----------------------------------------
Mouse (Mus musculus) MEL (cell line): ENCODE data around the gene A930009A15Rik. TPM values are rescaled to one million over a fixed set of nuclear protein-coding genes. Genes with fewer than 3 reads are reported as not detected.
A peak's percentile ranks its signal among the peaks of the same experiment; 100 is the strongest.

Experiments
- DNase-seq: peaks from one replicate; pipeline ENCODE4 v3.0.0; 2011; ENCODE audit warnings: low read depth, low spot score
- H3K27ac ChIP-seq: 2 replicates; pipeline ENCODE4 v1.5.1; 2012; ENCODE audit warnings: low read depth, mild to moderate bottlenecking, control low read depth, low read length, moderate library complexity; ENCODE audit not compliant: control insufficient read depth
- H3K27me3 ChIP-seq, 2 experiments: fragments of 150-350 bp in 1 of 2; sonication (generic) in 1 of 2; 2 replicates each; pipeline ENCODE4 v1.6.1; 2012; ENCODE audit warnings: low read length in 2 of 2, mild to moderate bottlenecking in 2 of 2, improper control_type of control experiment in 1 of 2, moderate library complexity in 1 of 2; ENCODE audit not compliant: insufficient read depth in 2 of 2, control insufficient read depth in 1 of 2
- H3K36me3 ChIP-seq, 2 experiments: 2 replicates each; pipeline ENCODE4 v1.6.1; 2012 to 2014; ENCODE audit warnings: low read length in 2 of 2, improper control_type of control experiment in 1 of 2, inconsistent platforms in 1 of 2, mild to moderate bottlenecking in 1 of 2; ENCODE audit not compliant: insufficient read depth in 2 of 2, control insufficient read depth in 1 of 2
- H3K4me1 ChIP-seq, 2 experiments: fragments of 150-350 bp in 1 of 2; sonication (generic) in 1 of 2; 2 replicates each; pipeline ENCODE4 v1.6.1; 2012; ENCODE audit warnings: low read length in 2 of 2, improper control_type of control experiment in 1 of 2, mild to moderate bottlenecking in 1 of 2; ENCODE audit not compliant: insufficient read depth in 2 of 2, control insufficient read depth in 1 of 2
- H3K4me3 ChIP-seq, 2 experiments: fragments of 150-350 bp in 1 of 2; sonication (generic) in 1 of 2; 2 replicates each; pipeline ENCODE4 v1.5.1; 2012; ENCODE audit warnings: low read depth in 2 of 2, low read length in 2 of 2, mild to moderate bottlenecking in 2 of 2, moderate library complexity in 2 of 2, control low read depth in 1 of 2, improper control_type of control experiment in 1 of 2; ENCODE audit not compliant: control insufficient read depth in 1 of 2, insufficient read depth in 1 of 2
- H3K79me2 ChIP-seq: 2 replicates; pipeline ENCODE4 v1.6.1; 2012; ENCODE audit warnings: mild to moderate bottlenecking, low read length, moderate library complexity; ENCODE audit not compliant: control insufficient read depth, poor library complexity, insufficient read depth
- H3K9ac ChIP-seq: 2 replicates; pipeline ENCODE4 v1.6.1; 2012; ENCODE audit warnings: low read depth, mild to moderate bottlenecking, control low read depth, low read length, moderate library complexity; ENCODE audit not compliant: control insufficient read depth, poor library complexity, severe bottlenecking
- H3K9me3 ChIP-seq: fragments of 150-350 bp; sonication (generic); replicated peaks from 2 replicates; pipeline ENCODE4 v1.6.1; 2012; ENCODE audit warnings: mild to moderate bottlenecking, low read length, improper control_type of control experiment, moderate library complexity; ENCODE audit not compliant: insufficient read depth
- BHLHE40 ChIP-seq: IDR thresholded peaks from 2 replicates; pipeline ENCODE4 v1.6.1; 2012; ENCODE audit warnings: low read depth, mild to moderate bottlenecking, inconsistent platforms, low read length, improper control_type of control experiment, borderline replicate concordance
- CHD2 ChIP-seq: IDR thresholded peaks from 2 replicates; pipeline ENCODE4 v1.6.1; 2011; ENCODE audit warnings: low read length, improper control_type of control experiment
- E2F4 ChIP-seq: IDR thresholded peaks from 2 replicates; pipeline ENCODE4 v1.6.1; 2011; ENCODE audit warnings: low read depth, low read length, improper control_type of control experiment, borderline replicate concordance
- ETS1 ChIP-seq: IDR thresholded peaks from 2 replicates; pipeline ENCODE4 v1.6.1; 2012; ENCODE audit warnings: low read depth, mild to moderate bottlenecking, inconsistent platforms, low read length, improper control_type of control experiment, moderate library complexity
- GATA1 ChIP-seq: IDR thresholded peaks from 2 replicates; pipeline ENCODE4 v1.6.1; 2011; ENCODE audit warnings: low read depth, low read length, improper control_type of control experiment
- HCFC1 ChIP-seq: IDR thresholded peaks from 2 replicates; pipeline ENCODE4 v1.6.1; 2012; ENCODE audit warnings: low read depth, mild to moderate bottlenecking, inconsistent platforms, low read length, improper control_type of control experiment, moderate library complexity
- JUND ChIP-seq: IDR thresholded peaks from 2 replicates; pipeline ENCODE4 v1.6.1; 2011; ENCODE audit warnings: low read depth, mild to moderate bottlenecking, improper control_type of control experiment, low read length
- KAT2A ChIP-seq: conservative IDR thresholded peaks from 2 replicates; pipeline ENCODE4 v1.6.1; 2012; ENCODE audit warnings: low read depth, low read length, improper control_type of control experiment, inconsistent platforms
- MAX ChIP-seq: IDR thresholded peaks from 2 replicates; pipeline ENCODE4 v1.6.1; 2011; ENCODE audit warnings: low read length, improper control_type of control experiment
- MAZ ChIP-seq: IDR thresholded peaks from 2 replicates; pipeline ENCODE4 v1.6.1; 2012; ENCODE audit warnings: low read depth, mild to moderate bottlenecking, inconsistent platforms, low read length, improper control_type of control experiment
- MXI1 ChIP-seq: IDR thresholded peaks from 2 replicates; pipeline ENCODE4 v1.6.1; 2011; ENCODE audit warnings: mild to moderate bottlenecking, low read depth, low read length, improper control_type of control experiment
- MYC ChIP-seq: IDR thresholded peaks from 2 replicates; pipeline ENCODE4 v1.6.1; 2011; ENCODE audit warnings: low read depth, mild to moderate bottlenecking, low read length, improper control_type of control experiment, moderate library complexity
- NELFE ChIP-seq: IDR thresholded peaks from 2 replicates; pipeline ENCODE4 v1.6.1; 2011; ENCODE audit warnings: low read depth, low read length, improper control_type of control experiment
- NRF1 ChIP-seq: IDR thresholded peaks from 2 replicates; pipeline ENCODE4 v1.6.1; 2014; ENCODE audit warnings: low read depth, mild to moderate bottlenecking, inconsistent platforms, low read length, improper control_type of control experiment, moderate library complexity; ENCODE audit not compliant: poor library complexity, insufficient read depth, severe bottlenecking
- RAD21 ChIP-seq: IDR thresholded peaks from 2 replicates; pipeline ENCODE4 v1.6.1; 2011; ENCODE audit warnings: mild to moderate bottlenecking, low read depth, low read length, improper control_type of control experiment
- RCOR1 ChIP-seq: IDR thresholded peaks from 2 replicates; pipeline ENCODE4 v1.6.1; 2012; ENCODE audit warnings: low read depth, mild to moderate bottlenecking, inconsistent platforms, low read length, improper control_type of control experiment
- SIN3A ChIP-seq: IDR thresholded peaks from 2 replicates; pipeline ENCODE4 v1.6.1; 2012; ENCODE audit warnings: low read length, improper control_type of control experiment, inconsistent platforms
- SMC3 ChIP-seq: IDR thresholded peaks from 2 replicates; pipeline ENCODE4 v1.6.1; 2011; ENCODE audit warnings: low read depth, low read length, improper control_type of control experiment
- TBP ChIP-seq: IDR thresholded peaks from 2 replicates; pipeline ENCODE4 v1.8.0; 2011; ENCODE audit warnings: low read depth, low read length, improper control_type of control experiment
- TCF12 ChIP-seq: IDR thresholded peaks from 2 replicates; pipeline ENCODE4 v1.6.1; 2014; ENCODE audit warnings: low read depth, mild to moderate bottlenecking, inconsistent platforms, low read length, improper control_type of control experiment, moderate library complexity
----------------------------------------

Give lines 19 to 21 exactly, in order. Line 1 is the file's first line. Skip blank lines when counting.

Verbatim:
- JUND ChIP-seq: IDR thresholded peaks from 2 replicates; pipeline ENCODE4 v1.6.1; 2011; ENCODE audit warnings: low read depth, mild to moderate bottlenecking, improper control_type of control experiment, low read length
- KAT2A ChIP-seq: conservative IDR thresholded peaks from 2 replicates; pipeline ENCODE4 v1.6.1; 2012; ENCODE audit warnings: low read depth, low read length, improper control_type of control experiment, inconsistent platforms
- MAX ChIP-seq: IDR thresholded peaks from 2 replicates; pipeline ENCODE4 v1.6.1; 2011; ENCODE audit warnings: low read length, improper control_type of control experiment